Understanding the reasons why some individuals are more susceptible to developing an addiction than others can be challenging. Research has found that while anyone can develop a drug addiction, several factors increase someone’s risk of developing a substance abuse disorder. District Recovery can help you or your loved one put preventative measures in place and help your path to recovery.
What Are The Risk Factors for Addiction?
Risk factors are elements or circumstances that increase someone’s chances of developing an addiction. The more risks someone is exposed to, the more they are likely to use substances and build dependency on them. Here are the six risk factors for addiction.
The environment someone is exposed to can increase the risk of addiction. For instance, a teenager that goes through parental abuse or neglect is more likely to experiment with substances early on. This can be their method of coping with their present situation. Peer pressure, a desire to fit in with the crowd, and the availability of substances within their social group can also contribute.
A person’s genetics is one of the main risk factors for addiction. It is common for people whose family members have battled an addiction to develop substance abuse disorders. For instance, a child whose parent has an alcohol use disorder could become addicted to alcohol or another substance.
A person who used drugs at a young age increases the chances of them developing addictions later on. Also, early drug use can affect brain development. This makes them more susceptible to not only developing substance abuse disorders, but also mental health disorders.
Dual diagnosis refers to the simultaneous occurrence of a substance abuse disorder and a mental health condition. The presence of underlying mental health issues could contribute to someone’s risk factors for addiction, often leading them to adopt a lifestyle that encourages drug use. They might turn to drugs as a way of coping or decreasing their symptoms.
Drug Of Choice
The time taken for someone to develop an addiction varies depending on the drug of choice. Some drugs are more addictive than others. For instance, heroin is more physically addictive than alcohol or marijuana. A person using heroin tends to experience more physically painful withdrawals. This could make them use higher doses of the drug to avoid withdrawal symptoms, speeding up the addiction process.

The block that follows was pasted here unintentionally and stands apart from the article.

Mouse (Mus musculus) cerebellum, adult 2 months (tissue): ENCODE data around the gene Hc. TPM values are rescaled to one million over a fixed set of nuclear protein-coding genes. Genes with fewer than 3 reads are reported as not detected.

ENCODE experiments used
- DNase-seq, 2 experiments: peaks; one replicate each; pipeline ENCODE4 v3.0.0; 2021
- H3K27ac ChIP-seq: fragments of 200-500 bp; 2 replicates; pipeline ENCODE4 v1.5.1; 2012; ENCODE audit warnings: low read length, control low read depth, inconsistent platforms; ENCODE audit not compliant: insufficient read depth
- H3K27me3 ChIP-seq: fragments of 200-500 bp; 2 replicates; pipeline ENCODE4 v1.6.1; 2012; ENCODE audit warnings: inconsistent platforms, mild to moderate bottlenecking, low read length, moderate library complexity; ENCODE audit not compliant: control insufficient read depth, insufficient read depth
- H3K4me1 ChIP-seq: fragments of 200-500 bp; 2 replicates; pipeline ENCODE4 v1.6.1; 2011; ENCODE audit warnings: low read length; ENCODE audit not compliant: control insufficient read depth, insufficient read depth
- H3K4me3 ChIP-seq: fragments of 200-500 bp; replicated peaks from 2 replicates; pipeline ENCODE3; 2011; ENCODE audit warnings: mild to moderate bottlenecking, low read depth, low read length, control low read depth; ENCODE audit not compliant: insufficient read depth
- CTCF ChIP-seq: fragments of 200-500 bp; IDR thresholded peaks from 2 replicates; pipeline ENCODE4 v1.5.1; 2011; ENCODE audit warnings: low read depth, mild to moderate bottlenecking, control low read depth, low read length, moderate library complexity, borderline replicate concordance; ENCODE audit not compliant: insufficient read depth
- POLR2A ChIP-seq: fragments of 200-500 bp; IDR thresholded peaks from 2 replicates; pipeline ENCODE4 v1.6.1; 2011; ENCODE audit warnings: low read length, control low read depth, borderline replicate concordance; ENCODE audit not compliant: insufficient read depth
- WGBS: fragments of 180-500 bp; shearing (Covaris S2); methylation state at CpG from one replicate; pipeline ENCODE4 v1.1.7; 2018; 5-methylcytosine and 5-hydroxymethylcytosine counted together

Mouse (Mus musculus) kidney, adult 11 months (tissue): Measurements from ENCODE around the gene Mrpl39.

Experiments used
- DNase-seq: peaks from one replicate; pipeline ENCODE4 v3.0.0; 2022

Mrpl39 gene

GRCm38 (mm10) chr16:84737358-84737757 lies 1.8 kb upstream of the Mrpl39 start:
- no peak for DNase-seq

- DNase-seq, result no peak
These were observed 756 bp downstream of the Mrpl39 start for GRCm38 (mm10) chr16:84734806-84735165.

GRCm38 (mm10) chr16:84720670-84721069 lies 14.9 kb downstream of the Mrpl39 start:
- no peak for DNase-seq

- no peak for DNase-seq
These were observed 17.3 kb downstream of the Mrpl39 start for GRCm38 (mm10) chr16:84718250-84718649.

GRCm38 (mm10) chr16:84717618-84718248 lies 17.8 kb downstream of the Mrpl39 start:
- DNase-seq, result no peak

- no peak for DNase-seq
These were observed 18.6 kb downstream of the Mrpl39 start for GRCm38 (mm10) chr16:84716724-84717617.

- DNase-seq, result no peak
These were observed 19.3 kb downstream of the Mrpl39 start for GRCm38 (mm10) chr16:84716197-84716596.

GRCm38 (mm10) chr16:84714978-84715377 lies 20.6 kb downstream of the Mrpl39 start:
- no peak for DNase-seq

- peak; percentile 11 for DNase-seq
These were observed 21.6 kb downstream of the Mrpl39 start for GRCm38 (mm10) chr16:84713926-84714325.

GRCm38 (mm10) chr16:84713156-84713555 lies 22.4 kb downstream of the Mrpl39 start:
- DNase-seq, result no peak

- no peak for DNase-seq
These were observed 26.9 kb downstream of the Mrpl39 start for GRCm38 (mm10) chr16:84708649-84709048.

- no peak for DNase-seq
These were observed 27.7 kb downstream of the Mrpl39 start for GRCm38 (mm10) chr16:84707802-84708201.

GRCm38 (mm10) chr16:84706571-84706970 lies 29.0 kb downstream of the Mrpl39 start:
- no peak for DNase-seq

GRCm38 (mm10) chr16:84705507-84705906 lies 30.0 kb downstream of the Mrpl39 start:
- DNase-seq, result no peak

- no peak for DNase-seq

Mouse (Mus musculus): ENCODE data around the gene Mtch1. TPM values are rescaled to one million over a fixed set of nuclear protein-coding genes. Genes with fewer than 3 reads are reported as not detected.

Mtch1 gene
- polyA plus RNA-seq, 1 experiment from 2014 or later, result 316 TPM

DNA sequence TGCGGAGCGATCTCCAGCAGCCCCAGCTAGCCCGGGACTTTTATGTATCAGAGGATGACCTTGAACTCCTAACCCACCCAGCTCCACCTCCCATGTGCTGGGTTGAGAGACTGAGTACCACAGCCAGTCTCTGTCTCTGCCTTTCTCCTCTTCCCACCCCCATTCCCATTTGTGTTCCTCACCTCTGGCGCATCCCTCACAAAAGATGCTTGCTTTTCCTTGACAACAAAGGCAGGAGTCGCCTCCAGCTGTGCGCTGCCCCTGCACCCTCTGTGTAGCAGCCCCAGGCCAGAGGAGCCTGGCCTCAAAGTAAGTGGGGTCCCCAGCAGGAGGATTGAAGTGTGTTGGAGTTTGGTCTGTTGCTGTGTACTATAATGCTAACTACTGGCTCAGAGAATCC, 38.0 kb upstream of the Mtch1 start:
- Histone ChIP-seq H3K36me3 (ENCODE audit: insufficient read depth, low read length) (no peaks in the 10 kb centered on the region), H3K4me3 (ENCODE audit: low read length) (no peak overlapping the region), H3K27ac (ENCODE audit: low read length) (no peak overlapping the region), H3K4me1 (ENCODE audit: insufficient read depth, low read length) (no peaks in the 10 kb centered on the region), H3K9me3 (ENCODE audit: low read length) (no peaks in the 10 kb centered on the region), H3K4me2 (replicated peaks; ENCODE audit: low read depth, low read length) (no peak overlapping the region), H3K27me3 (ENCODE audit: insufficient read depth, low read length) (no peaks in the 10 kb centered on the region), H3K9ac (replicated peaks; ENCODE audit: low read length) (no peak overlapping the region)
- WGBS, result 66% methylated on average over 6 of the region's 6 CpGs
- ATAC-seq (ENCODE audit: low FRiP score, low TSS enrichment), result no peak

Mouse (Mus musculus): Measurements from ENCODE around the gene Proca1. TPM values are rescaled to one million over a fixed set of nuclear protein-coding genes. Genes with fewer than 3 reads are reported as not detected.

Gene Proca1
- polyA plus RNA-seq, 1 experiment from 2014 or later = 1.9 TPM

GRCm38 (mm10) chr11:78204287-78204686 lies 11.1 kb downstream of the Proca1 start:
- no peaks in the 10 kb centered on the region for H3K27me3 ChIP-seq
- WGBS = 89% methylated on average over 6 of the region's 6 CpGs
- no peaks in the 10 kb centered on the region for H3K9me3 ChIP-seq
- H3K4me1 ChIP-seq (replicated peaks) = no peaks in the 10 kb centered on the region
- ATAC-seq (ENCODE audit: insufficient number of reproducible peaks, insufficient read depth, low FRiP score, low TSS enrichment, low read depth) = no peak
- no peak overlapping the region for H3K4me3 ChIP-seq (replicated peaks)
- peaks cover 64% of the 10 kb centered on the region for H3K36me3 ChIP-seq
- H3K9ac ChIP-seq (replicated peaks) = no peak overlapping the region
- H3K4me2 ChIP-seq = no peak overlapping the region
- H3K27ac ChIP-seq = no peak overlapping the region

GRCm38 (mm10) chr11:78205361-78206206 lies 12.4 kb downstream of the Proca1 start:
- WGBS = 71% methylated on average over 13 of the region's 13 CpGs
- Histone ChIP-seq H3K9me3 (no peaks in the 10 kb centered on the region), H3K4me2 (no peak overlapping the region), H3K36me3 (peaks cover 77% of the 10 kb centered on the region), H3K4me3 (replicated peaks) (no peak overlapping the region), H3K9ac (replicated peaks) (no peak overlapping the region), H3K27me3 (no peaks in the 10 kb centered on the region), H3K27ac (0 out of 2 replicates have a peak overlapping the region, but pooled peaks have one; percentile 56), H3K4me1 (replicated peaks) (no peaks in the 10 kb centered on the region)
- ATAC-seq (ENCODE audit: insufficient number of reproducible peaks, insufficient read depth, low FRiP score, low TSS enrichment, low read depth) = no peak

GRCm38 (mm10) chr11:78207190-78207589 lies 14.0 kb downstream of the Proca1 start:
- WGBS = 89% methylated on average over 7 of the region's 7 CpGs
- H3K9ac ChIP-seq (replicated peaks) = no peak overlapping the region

Method Of Use
How drugs are used also affects addiction. When substances are swallowed or ingested, they pass through organs such as the liver, where they are filtered. On the other hand, drugs that are either injected or smoked directly enter the blood and brain, making them more addictive.
What Can You Do To Reduce Risk Of Addiction?
Risk factors do not guarantee the development of addiction. Even with these several risk factors, there are ways for you to limit the chances of addiction or avoid it entirely. These ways are such as:
- Seeking counseling to help you resolve past trauma and help you develop healthy ways to handle stress and pressure
- Seek treatment for mental conditions
- Surround yourself with friends who can be positive influences and offer the right kind of support
- Educate yourself about the effects of drug use
- Adapting a well-balanced life
Seeking Addiction Treatment at District Recovery
If you are presently battling a substance abuse disorder, seeking addiction treatment is highly recommended. Here at District Recovery Community, we offer therapy and several other addiction treatment options. These options are such as:
- Gender-specific rehab
- Cognitive-behavioral therapy
- Dialectical behavior therapy
- Residential program
- Outpatient programs
These and many more treatment options make it possible for you to recover and better cope with the risk factors for addiction. Call District Recovery Community at 844.287.8506 to learn more.